Defence organisations have called repeatedly for more information on how the state-backed indemnity scheme will work, but with just seven months to go until its rollout GPs remain largely in the dark.
A May deadline for an update on the indemnity model was missed, and a statement issued in June confirmed little more than that the government remained committed to rolling out a state-backed deal.
GPonline has learned that talks are continuing on a pivotal issue around the extent to which the government will assume responsibility for historic claims - with the leading providers of GP indemnity split over the likely outcome.
The leading defence organisation behind a cut-price scheme that has saved many GPs thousands of pounds in the current financial year believes the government should take on historic claims responsibility in a way that spares these GPs from having to pay for potentially expensive future 'run-off cover' - which would likely wipe out cost savings made this year.
But another provider warns that if the government agrees effectively to pay for this run-off cover, it could breach competition law and may not offer value for money for the taxpayer.
Thousands of GPs have now switched to the cheaper 'transitional' indemnity package offered by the MDU following the government's decision to roll out state-backed indemnity for GPs from April 2019.
The MDU offered the cheaper package by switching to a 'claims-made' indemnity model rather than the 'occurrence-based' system traditionally offered by defence organisations.
Claims-made indemnity policies offer cover against claims that occur during the period when the policy is active, and require further 'run-off' cover for claims that arise after the doctor has cancelled their policy, perhaps to retire or move to a different defence organisation. The traditional 'occurrence-based' schemes maintained by other leading indemnity providers this year cover GPs against all claims whenever they arise.
The MDU told GPonline: 'The medical defence organisations are currently in discussions with the DHSC about the forthcoming indemnity scheme, including the establishment of an existing liabilities scheme that we believe should see the state scheme taking responsibility for historic claims that pre-dated the scheme introduction.'
If the government takes full responsibility for all historic claims, this could mean GPs on the MDU's claims-made deal will not need run-off cover in future. However, a factsheet published by the government last year said: 'The government does not currently plan to include this run-off cover in a state-backed scheme. GPs with claims-paid or claims-made indemnity policies would therefore be required to purchase such cover separately themselves at the point they move to a state-backed scheme.'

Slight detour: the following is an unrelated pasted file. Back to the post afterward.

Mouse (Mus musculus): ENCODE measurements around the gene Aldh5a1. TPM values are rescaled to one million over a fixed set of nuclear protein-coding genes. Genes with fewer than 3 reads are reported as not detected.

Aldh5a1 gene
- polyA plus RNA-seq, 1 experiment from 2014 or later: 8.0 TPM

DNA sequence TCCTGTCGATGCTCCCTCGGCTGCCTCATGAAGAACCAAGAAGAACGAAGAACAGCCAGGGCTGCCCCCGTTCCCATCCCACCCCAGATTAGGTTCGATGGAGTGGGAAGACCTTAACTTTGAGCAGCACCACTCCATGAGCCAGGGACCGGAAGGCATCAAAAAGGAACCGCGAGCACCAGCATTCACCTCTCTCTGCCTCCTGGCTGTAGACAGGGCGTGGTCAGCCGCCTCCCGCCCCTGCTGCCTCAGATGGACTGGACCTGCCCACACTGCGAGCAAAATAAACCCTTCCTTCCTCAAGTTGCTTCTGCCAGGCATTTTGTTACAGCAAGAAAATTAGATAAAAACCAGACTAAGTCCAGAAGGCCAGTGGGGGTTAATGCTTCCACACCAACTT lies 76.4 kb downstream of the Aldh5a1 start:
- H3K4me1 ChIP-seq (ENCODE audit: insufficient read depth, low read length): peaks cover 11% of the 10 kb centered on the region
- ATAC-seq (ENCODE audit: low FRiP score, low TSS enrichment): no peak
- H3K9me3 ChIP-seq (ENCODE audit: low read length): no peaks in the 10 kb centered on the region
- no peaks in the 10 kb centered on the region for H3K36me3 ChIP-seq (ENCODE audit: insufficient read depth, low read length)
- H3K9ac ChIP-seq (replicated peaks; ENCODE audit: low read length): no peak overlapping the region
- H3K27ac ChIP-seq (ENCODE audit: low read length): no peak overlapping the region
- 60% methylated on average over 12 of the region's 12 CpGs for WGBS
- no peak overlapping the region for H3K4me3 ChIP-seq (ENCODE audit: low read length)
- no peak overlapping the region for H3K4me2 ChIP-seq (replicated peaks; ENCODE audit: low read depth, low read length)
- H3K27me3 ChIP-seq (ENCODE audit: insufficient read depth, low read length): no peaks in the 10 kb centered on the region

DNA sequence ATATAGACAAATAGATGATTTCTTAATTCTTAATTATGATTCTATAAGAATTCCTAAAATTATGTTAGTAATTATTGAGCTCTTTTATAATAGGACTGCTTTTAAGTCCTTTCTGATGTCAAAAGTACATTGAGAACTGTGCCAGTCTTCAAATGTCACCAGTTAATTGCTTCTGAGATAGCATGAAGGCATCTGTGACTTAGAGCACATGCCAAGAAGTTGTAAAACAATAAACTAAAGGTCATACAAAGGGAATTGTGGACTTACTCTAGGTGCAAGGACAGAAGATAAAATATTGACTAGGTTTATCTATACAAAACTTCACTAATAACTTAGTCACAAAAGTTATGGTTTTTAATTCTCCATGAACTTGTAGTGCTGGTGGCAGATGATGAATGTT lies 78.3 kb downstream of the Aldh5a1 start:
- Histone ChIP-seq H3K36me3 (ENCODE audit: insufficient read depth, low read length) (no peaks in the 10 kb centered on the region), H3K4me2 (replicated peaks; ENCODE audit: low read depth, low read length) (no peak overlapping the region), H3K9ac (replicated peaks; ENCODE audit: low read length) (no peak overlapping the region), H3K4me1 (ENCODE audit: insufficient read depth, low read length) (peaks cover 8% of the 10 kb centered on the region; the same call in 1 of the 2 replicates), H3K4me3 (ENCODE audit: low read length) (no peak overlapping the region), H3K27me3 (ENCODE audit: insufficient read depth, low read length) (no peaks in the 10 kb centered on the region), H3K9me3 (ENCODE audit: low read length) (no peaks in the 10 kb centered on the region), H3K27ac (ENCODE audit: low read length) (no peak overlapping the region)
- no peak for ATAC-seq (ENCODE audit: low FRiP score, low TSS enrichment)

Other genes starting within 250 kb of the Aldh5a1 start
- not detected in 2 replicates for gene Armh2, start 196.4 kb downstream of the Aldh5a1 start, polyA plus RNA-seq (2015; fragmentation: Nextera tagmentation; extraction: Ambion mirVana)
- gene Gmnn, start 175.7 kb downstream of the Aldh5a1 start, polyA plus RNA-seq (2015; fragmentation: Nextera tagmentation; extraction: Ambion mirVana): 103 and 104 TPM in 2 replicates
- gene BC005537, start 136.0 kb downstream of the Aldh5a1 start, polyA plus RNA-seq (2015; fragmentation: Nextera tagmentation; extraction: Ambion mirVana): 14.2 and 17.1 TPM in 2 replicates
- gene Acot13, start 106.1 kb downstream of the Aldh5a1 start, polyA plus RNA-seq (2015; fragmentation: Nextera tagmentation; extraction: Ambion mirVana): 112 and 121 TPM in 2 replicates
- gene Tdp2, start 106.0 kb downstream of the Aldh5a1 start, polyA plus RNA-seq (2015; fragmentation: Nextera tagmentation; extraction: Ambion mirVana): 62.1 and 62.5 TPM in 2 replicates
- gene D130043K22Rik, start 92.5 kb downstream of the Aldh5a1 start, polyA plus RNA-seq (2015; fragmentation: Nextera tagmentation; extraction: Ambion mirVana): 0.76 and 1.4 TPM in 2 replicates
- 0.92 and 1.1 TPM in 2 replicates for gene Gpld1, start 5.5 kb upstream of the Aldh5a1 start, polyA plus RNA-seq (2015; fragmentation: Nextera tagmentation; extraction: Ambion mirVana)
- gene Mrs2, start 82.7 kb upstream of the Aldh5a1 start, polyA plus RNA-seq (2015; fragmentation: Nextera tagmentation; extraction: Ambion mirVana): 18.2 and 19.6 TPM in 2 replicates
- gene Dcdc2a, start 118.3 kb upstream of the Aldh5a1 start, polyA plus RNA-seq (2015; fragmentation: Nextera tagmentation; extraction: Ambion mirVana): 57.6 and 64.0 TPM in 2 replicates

MDDUS chief executive Chris Kenny said: 'MDDUS has been speaking to all levels of government to try to ensure that the form of state-backed indemnity chosen is best for GPs, best for patients and best for the taxpayer. We share the frustration of many in the profession with the paucity of detail provided about future plans and the refusal to consult properly on them if and when they do emerge.
'We are discussing the creation of an existing liabilities scheme (ELS) with the government. However we have yet to see any demonstrated need for any such scheme and consider that it is likely to raise very significant issues of legality and value for money for the NHS as a whole.
'We have therefore urged ministers to de-risk the creation of the future liabilities scheme by removing ELS from the agenda. Any ELS would have to be lawful in terms of state aid, public and competition law. That would by no means be automatically guaranteed.
'Given that public expenditure on the NHS is limited, we have not seen a case for why such a scheme is better value for money and deserves priority over, say, GP remuneration to attract new entrants or primary care service development to secure new service models and direct patient benefit.'
Simon Kayll, chief executive at the Medical Protection Society said: ‘We anticipate that the historical GP liabilities of the MDOs will be transferred to the new government scheme and that the membership subscriptions we have already collected to meet historical GP liabilities will be also transferred. A similar approach was taken when state-backed indemnity was introduced for hospital doctors in the 1990s.
'The DHSC and the Welsh government have been clear that they do not plan to include run-off cover in a state-backed scheme. Both governments have stated that GPs who have claims-made or claims-paid protection would therefore need to personally apply for and purchase run-off cover in order to protect themselves against claims that arise in the future from adverse clinical incidents that occur prior to the introduction of the new government scheme.'